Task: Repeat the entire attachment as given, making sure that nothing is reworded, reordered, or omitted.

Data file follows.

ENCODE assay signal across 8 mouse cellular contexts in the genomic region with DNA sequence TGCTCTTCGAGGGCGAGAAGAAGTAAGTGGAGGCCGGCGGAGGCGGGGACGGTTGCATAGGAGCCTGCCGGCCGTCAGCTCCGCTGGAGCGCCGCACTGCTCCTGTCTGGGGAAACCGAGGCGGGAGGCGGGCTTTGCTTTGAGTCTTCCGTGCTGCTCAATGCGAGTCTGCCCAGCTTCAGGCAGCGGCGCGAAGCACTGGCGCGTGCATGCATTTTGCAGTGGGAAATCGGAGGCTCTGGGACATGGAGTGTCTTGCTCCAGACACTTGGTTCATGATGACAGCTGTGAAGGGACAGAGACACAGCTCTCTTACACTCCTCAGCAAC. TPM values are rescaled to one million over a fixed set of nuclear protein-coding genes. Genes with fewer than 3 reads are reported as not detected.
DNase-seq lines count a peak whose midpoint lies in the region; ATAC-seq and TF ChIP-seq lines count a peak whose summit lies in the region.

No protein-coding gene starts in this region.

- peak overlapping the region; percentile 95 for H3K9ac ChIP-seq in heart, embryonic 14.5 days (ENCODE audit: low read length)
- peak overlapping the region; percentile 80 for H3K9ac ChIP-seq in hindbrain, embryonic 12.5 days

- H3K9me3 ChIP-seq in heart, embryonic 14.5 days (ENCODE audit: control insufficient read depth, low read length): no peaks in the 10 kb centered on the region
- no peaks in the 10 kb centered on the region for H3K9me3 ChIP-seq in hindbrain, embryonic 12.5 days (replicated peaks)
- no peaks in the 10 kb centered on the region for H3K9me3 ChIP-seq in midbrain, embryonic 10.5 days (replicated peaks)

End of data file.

ENCODE assay signal across 8 mouse cellular contexts in the genomic region with DNA sequence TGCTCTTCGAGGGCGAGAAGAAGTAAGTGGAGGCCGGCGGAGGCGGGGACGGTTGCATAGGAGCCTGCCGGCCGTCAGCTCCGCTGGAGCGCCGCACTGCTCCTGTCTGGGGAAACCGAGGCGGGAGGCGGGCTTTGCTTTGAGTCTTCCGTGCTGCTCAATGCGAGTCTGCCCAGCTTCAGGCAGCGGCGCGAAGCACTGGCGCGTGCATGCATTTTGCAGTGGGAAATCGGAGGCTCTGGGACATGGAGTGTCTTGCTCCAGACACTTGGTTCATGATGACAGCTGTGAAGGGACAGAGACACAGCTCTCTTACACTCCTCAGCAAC. TPM values are rescaled to one million over a fixed set of nuclear protein-coding genes. Genes with fewer than 3 reads are reported as not detected.
DNase-seq lines count a peak whose midpoint lies in the region; ATAC-seq and TF ChIP-seq lines count a peak whose summit lies in the region.

No protein-coding gene starts in this region.

- peak overlapping the region; percentile 95 for H3K9ac ChIP-seq in heart, embryonic 14.5 days (ENCODE audit: low read length)
- peak overlapping the region; percentile 80 for H3K9ac ChIP-seq in hindbrain, embryonic 12.5 days

- H3K9me3 ChIP-seq in heart, embryonic 14.5 days (ENCODE audit: control insufficient read depth, low read length): no peaks in the 10 kb centered on the region
- no peaks in the 10 kb centered on the region for H3K9me3 ChIP-seq in hindbrain, embryonic 12.5 days (replicated peaks)
- no peaks in the 10 kb centered on the region for H3K9me3 ChIP-seq in midbrain, embryonic 10.5 days (replicated peaks)